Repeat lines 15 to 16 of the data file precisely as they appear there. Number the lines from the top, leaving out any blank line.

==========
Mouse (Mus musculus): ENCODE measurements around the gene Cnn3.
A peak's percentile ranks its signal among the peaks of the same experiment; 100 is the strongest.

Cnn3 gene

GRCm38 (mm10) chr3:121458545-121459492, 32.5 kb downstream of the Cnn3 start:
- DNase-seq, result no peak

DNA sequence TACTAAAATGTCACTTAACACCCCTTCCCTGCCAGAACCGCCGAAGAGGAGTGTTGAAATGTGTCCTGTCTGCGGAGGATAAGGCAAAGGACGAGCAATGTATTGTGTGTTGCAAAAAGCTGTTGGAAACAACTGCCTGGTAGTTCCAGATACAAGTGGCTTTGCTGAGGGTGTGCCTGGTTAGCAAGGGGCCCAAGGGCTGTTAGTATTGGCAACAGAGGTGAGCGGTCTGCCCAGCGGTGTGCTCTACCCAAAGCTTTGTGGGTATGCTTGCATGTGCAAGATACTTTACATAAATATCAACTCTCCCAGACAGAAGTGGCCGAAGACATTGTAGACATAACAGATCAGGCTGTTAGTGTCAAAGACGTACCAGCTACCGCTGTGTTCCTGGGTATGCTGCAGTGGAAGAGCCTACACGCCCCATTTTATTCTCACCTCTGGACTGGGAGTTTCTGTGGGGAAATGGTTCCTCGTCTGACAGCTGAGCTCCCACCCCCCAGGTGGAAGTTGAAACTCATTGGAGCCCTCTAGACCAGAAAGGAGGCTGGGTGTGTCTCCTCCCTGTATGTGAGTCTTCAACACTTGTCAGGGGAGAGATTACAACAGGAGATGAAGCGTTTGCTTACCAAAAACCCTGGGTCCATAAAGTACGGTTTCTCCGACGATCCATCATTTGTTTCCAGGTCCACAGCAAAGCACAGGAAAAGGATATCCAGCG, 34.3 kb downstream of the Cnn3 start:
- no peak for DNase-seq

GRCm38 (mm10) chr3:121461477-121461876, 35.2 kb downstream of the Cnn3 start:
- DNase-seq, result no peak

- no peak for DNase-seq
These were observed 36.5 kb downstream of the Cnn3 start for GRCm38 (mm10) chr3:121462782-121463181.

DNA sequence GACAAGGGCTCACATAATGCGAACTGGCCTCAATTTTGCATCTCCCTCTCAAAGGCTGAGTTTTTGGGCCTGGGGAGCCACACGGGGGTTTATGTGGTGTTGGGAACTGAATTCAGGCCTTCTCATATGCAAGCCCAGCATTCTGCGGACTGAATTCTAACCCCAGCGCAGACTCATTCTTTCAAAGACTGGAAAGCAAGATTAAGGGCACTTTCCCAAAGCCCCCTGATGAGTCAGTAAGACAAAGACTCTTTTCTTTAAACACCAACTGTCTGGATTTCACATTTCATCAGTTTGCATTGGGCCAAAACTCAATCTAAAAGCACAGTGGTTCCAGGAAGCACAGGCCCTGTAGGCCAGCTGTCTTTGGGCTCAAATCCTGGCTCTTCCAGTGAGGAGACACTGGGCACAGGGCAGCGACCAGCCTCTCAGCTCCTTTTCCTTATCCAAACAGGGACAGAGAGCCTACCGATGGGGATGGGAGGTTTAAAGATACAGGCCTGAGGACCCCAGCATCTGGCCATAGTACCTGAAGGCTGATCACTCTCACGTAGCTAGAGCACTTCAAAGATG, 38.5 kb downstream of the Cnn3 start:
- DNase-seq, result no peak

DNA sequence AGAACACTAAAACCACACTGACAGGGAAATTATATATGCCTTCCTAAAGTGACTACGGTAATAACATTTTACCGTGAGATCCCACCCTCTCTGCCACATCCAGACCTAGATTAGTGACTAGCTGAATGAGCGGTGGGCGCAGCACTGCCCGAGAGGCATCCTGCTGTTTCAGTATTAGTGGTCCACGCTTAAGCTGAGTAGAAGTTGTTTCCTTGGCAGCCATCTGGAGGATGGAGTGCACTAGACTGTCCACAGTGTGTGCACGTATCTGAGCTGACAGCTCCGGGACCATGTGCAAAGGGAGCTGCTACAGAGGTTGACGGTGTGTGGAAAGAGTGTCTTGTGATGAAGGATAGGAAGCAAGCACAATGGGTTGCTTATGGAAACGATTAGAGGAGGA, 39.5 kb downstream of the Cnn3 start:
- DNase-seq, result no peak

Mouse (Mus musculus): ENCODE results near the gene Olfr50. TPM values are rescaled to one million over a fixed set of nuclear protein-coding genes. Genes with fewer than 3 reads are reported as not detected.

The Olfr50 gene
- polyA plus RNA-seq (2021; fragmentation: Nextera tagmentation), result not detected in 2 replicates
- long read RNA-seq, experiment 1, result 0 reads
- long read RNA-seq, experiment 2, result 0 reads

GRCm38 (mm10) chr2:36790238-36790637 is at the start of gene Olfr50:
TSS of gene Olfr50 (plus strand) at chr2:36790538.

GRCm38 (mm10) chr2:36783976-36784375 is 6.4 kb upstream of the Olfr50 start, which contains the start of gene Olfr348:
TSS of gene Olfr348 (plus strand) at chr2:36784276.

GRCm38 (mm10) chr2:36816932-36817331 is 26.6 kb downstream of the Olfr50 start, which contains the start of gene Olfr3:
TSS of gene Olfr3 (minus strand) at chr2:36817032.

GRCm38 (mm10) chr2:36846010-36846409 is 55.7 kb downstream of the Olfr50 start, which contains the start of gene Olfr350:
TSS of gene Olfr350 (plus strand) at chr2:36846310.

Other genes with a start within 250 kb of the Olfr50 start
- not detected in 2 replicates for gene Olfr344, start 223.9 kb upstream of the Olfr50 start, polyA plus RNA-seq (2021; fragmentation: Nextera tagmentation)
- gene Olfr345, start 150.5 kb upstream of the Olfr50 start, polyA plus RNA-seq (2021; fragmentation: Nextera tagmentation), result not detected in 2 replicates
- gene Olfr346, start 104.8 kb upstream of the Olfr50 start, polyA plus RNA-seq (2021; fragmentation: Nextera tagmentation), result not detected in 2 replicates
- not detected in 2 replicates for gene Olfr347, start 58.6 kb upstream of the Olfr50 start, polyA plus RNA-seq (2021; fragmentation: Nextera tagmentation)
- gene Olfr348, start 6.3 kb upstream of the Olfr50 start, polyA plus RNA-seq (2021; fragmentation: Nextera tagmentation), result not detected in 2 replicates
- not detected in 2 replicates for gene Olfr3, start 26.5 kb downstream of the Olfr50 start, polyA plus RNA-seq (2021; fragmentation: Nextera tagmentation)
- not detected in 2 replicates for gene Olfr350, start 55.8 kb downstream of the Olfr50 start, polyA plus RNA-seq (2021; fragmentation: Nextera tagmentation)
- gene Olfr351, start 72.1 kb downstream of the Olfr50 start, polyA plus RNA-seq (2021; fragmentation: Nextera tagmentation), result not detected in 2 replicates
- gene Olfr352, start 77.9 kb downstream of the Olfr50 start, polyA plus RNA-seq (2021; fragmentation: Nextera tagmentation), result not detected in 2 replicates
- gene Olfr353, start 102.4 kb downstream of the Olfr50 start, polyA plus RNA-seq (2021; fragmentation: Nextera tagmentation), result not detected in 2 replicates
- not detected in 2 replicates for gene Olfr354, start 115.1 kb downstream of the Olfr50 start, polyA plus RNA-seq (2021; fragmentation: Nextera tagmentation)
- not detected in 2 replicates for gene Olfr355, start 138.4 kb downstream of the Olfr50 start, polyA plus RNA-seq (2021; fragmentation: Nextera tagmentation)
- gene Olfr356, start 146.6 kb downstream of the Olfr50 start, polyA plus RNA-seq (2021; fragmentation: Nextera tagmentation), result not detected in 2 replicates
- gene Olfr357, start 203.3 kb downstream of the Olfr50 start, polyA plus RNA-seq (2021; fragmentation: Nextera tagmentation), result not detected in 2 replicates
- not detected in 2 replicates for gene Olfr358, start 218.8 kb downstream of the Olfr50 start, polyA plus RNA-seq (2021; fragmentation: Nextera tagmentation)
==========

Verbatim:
- DNase-seq, result no peak

Mouse (Mus musculus): ENCODE results near the gene Olfr50. TPM values are rescaled to one million over a fixed set of nuclear protein-coding genes. Genes with fewer than 3 reads are reported as not detected.